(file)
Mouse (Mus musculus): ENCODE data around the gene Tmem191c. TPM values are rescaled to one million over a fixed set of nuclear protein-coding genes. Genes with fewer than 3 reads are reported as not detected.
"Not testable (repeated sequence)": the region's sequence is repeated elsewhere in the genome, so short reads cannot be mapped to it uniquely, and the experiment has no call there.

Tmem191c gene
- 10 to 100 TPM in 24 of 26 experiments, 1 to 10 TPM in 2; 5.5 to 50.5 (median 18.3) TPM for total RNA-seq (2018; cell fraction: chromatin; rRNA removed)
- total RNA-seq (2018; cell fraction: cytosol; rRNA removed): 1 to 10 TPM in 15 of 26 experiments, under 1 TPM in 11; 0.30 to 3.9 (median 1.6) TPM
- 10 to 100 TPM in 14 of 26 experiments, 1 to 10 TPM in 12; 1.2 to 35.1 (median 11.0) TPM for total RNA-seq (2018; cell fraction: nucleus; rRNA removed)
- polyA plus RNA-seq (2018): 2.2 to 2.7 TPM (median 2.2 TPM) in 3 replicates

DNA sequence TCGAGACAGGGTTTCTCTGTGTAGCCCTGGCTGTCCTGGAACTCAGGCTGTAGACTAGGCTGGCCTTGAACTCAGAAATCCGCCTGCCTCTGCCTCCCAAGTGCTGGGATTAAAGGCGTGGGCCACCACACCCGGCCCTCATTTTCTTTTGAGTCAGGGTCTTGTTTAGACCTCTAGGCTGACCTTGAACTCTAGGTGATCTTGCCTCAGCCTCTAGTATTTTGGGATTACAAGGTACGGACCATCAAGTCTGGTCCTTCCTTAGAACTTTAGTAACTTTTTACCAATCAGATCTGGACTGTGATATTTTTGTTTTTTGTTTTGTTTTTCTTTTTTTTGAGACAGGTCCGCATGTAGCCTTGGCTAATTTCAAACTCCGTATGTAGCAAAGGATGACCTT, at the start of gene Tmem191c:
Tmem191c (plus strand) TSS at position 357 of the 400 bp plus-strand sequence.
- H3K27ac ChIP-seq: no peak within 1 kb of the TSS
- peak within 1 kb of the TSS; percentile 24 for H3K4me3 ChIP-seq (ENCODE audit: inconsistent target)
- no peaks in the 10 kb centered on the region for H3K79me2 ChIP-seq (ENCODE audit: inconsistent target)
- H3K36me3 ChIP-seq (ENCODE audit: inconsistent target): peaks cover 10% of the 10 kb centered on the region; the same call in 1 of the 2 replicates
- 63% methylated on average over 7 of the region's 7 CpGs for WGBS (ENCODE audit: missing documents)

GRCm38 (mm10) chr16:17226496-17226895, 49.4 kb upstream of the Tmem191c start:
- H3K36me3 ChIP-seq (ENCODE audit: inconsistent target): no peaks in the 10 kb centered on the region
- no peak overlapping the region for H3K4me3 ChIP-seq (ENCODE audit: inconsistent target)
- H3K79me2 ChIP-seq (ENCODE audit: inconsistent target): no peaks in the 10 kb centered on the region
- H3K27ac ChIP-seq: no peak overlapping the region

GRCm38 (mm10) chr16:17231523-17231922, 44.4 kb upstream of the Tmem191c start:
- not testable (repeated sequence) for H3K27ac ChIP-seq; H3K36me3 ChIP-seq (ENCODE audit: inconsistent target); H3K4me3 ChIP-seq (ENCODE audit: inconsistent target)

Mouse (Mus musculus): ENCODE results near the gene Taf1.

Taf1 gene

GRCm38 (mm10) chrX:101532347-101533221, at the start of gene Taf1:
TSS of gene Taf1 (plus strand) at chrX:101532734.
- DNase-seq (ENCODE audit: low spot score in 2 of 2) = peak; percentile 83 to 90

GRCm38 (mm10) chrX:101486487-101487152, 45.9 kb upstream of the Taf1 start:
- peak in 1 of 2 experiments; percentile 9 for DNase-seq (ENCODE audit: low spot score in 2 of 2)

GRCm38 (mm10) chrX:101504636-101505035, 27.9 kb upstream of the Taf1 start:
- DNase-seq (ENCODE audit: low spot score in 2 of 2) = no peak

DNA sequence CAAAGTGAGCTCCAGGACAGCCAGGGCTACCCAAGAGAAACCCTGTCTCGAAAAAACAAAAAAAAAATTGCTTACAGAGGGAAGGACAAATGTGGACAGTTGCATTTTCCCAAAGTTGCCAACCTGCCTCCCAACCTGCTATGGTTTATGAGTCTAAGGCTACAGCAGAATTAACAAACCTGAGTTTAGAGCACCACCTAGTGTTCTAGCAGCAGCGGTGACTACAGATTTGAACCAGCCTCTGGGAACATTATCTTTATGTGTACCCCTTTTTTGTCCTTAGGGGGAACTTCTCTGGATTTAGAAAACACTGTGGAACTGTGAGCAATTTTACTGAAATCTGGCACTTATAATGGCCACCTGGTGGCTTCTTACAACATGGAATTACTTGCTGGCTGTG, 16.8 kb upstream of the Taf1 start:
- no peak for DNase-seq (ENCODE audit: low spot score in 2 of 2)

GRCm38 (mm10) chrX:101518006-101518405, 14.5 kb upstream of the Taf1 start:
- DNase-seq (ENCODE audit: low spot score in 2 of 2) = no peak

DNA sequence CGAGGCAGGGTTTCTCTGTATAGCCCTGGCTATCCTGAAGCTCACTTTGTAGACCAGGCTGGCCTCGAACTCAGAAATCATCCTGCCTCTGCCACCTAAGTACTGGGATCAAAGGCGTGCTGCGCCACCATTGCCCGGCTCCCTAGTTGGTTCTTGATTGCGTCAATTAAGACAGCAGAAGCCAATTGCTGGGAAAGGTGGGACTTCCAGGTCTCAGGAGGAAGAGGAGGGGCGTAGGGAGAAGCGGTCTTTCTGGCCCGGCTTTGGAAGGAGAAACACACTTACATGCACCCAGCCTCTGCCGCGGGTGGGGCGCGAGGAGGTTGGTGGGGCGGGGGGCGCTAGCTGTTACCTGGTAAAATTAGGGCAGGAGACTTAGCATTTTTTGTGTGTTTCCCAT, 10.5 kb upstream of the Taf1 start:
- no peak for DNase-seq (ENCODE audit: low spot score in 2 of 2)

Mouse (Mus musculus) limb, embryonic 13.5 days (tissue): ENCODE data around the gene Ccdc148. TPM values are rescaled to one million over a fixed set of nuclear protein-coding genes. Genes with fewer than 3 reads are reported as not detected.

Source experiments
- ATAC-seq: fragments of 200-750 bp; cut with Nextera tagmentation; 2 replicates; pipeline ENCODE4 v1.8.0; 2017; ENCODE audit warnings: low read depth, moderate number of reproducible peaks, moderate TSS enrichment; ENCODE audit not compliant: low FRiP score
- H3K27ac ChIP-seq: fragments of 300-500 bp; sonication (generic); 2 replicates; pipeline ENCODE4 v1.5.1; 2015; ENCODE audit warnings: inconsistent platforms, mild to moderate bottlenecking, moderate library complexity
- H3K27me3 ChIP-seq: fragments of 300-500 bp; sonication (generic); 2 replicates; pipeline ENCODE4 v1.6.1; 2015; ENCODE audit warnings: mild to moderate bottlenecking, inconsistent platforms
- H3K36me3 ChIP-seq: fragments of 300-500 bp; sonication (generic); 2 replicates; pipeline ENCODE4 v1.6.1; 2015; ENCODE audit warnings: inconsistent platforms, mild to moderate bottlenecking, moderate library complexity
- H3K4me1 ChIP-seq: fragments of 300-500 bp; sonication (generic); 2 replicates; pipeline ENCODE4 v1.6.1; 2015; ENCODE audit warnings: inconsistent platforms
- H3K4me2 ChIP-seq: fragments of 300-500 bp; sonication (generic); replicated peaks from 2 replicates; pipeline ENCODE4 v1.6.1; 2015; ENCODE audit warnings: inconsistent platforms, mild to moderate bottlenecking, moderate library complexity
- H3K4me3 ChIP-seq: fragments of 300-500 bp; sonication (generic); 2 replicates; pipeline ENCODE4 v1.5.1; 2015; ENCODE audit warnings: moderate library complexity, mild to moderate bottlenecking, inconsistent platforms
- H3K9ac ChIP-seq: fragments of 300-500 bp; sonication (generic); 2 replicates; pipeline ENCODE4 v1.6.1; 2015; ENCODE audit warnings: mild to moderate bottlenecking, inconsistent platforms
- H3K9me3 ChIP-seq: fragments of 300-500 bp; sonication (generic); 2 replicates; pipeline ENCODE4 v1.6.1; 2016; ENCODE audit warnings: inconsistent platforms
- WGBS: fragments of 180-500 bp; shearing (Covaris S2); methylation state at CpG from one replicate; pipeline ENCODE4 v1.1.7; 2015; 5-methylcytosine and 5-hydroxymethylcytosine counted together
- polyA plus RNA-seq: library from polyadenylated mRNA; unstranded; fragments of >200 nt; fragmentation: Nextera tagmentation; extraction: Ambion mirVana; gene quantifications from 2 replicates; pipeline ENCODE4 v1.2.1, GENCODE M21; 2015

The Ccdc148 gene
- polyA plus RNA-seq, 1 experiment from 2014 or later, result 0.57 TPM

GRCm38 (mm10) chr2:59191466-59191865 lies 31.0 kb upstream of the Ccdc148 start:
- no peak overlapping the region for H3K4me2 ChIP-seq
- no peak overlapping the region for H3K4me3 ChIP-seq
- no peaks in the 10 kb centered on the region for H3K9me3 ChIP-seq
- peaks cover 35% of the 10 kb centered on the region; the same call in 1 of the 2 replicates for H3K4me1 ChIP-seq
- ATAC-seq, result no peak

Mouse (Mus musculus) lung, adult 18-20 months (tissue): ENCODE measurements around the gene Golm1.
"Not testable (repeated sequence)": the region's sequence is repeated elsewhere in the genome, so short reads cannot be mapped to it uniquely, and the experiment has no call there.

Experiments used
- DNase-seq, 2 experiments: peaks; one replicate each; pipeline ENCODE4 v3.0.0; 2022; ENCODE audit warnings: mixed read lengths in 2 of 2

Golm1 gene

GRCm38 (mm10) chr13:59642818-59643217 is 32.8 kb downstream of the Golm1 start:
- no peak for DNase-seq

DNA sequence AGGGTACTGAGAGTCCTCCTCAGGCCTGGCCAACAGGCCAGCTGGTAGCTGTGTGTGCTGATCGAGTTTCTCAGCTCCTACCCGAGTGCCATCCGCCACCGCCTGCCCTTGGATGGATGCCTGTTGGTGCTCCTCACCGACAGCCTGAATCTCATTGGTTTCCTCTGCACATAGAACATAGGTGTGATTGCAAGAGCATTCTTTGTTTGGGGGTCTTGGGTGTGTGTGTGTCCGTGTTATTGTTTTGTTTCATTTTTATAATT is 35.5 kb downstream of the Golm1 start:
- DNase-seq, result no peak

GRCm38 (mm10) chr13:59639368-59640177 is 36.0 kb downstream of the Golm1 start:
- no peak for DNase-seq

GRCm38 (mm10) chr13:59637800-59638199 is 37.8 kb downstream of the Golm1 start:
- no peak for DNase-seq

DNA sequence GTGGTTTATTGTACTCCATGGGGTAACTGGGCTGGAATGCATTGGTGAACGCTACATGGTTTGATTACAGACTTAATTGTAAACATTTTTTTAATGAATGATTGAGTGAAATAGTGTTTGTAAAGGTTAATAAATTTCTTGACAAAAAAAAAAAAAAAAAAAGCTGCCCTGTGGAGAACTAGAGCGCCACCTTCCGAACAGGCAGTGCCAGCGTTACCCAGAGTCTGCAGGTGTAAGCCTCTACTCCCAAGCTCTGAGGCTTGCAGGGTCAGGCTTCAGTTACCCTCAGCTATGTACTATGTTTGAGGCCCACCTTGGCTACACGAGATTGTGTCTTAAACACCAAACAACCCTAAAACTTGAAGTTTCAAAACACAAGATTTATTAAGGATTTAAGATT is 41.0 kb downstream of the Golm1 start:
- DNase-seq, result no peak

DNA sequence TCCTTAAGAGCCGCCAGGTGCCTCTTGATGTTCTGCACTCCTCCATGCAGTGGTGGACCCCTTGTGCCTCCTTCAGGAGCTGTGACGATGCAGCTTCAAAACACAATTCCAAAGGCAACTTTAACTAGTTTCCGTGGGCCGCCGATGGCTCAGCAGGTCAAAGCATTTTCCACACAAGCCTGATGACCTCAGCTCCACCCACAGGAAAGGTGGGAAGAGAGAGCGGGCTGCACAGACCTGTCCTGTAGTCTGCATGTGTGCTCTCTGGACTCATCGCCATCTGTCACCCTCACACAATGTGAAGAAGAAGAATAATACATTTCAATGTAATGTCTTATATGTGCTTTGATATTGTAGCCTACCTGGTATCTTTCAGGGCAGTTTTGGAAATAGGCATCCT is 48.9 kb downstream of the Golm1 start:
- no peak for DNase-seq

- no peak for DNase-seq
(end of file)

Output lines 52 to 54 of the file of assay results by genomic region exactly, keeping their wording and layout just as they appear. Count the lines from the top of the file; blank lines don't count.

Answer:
GRCm38 (mm10) chr2:59191466-59191865 lies 31.0 kb upstream of the Ccdc148 start:
- no peak overlapping the region for H3K4me2 ChIP-seq
- no peak overlapping the region for H3K4me3 ChIP-seq